Fedora 11 is out. One of the highlights of this release is ext4 support (the successor to ext3 as the mainstream filesystem in the Linux world). But Fedora 11 doesn't just support ext4. It really wants you to use ext4 — in fact, the Live CD won't install to any other filesystem.
(This is because an install from the Fedora Live CD works simply by copying the ext4 filesystem image contained on the Live CD onto the target storage device, and then resizing it. This makes such installs astonishingly fast, faster than any other method I've seen to install a comparably complete Linux system. The downside is a lack of flexibility.)
I don't have too many reservations about using ext4 on my personal systems. But it did raise an issue when I came to upgrade my Acer Aspire One netbook. The model I have uses a 7.5GB SSD as its main storage. Given the price of the whole machine, it's a safe assumption that this SSD is a cheap part, without the same kind of sophisticated wear levelling algorithms that server SSDs have. But ext4 is a journaled filesystem, just like ext3. The journal is a small area of storage which gets written to for each filesystem transaction, so it's conceivable that it could wear out a region of the SSD. For this reason, netbooks that come with Linux pre-installed tend to use the ext2 filesystem, which isn't journaled. And when I had Fedora 10 installed on mine, I switched the filesystem from ext3 to ext2 for that same reason. ext3 uses similar on-disk structures to ext2, so this is a straightforward operation, but some of the new features in ext4 mean this kind of downgrade is not possible.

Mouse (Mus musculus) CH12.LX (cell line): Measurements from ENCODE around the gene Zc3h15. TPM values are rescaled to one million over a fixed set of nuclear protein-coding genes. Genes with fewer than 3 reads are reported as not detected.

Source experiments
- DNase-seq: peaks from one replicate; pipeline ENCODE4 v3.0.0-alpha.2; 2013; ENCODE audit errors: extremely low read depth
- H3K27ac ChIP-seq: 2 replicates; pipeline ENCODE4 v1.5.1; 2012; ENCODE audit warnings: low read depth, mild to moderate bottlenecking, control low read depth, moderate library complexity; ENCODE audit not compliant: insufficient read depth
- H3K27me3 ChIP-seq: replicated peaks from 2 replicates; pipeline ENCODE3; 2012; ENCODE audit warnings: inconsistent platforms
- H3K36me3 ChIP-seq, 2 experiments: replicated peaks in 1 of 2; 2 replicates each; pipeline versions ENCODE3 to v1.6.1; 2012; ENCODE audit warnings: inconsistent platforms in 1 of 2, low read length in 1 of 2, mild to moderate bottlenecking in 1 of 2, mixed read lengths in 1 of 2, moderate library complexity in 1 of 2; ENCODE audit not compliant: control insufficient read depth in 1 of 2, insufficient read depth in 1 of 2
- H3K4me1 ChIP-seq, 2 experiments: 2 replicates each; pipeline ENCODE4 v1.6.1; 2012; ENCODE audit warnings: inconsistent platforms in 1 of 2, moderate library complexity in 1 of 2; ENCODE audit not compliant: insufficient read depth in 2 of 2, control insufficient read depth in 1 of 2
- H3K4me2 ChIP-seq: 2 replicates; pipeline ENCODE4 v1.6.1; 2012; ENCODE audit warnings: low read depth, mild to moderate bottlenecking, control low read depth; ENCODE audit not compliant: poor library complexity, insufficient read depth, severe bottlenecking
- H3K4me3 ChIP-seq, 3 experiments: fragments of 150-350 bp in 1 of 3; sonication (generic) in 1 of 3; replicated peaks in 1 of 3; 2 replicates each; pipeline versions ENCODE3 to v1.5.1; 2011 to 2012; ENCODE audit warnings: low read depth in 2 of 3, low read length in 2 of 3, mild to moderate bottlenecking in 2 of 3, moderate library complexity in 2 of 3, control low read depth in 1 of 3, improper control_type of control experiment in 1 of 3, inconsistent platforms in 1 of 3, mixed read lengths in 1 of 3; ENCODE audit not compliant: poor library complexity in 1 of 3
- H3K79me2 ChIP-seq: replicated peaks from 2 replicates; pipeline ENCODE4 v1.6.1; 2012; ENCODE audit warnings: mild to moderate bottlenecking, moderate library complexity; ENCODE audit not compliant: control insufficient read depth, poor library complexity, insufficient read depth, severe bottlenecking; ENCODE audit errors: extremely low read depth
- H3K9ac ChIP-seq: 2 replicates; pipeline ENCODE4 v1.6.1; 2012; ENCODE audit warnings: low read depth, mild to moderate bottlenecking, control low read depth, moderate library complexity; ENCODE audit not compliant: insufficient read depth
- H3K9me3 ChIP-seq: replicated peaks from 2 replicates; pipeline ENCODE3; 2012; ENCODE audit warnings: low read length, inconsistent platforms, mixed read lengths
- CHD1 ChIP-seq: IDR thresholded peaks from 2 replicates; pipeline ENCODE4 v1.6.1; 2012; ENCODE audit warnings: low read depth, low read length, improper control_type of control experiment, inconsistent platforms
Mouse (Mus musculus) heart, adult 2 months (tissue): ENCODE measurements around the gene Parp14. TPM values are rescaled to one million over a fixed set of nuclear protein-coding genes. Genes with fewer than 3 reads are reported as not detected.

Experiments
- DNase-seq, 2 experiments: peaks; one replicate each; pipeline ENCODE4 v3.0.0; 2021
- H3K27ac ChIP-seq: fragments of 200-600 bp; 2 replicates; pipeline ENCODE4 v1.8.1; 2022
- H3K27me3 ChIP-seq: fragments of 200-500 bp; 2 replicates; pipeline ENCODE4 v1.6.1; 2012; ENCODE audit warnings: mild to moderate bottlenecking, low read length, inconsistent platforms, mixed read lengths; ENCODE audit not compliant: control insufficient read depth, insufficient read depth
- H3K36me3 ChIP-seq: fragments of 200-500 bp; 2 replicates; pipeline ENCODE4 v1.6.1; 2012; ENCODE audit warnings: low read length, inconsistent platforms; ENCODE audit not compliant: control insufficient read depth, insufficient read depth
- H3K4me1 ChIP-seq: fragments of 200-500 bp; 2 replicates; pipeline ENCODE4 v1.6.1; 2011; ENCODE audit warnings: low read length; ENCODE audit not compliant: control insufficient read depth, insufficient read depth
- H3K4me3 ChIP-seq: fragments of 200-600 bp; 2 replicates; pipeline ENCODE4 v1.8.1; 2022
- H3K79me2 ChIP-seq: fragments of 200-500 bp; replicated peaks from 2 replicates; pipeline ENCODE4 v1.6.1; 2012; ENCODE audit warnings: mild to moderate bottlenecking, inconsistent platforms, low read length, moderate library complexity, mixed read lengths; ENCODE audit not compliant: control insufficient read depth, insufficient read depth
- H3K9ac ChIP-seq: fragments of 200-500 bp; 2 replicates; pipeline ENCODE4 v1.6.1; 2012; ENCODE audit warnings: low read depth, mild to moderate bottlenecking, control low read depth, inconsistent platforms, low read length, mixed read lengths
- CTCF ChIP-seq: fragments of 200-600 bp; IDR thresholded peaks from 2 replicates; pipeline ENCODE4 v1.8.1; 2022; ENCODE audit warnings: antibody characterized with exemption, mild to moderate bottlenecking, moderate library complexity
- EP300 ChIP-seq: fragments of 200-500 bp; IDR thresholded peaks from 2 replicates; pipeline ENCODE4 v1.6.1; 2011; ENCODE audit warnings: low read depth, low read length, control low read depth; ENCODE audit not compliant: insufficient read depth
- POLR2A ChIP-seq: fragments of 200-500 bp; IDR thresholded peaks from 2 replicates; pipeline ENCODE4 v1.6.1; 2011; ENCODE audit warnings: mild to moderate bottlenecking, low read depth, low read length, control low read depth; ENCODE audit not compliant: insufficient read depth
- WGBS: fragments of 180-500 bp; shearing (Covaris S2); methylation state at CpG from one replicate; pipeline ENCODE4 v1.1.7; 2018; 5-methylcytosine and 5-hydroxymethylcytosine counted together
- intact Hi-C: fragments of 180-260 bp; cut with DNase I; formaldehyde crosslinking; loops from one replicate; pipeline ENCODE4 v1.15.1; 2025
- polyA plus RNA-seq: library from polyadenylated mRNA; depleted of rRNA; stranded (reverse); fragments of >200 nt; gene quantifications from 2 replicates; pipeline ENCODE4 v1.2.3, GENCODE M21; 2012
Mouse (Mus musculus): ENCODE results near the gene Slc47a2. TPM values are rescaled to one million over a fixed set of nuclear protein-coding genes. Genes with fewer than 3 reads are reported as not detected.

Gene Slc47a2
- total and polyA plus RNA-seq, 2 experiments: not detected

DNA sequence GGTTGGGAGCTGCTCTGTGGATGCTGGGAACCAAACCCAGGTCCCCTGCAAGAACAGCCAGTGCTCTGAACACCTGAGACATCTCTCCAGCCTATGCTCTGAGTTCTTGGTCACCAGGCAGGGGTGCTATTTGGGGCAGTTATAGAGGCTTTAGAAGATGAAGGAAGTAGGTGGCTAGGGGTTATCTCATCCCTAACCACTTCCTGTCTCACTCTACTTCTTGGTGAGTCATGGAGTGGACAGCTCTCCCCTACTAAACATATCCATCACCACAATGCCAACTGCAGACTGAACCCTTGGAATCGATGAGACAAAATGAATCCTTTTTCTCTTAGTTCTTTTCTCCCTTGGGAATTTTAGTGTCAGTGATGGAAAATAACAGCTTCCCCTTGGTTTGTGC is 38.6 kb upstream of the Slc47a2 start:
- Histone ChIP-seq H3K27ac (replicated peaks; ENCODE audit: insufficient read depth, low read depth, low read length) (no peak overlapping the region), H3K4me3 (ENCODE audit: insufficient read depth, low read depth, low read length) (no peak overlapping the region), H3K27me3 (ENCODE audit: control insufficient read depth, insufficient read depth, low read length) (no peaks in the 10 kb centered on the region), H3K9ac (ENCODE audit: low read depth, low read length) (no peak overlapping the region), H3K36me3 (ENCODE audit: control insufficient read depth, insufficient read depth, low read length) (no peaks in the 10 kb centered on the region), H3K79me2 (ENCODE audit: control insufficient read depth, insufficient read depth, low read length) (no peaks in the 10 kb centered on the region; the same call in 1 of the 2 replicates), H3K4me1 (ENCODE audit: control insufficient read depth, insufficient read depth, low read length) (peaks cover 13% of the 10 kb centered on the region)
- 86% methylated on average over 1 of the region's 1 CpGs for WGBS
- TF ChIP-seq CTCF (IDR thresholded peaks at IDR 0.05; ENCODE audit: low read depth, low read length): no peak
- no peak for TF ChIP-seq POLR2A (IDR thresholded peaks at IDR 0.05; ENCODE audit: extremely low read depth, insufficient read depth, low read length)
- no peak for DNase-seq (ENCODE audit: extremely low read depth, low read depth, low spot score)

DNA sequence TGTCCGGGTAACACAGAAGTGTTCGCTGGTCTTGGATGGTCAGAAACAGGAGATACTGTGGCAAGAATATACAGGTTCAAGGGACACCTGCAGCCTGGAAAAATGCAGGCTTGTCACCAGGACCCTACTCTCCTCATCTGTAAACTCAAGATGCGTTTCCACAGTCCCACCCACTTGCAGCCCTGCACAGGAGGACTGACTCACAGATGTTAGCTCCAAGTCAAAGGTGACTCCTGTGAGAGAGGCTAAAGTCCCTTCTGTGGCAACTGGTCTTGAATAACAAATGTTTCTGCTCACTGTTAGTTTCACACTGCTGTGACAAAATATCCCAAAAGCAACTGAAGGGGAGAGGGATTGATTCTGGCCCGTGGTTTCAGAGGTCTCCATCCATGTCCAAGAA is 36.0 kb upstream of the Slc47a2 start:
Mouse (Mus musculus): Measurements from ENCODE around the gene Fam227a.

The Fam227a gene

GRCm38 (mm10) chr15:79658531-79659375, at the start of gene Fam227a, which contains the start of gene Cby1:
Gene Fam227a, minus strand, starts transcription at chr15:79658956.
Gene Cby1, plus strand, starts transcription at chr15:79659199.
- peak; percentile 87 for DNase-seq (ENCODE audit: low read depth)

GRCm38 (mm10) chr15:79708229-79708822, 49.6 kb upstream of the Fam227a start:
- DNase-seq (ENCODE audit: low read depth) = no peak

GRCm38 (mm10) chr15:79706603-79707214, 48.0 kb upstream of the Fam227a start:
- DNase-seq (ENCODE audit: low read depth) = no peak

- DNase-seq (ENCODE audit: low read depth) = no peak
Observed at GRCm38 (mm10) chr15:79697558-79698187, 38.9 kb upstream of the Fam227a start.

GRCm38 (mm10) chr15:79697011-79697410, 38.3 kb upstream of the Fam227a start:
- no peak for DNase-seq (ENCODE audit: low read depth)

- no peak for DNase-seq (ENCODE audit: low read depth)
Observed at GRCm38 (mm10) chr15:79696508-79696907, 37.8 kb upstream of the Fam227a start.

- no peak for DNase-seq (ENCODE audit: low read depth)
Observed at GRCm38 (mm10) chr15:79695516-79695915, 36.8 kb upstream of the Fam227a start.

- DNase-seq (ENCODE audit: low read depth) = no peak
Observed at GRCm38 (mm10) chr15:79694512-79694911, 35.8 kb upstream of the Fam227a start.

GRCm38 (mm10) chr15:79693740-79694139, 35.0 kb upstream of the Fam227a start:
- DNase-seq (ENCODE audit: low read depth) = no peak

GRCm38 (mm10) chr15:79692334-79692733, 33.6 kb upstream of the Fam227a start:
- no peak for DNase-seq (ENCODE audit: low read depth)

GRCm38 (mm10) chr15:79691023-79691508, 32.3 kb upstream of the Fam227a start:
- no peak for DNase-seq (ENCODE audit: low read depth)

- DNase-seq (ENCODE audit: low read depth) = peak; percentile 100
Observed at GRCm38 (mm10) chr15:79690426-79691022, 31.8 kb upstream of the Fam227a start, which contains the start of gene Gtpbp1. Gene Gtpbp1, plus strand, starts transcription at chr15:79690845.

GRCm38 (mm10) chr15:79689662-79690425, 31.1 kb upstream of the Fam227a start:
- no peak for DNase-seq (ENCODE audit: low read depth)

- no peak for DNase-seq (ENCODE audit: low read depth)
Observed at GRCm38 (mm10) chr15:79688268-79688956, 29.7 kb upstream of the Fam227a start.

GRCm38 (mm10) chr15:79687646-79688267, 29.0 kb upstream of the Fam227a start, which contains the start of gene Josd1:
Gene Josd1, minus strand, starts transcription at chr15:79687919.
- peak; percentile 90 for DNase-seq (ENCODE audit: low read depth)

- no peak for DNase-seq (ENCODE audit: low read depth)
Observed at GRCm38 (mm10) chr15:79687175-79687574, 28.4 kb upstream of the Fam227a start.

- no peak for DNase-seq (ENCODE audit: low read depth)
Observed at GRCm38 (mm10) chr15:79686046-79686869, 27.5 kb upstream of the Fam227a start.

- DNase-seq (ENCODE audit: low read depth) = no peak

But there is a solution to this: ext4 has an unjournaled mode. You can remove the journal from an ext4 filesystem with the tune2fs command:
tune2fs -O ^has_journal /dev/sdXX
The only problem is that this feature was introduced fairly recently, and some tools have yet to catch up. In particular, the version of e2fsprogs currently in Fedora 11 won't read the UUIDs from such filesystems. And because the Fedora installer generates an /etc/fstab which identifies filesystems by UUID, if you just run the above command, the system can't find its root filesystem and so doesn't get very far through the boot process.
So what you need to do to disable journaling is boot from the Live CD, mount the system partition and any boot partition and edit /etc/fstab and /boot/grub/grub.conf to replace UUID references with old fashioned /dev/sdXX block device names. Then unmount it, run the tune2fs command above, and you should have a functional system without a journal.
Update: there is a comprehensive list of tips to customize Fedora 11 for SSD-based netbooks here. It explains in more detail how to remove the journal from an ext4 filesystem.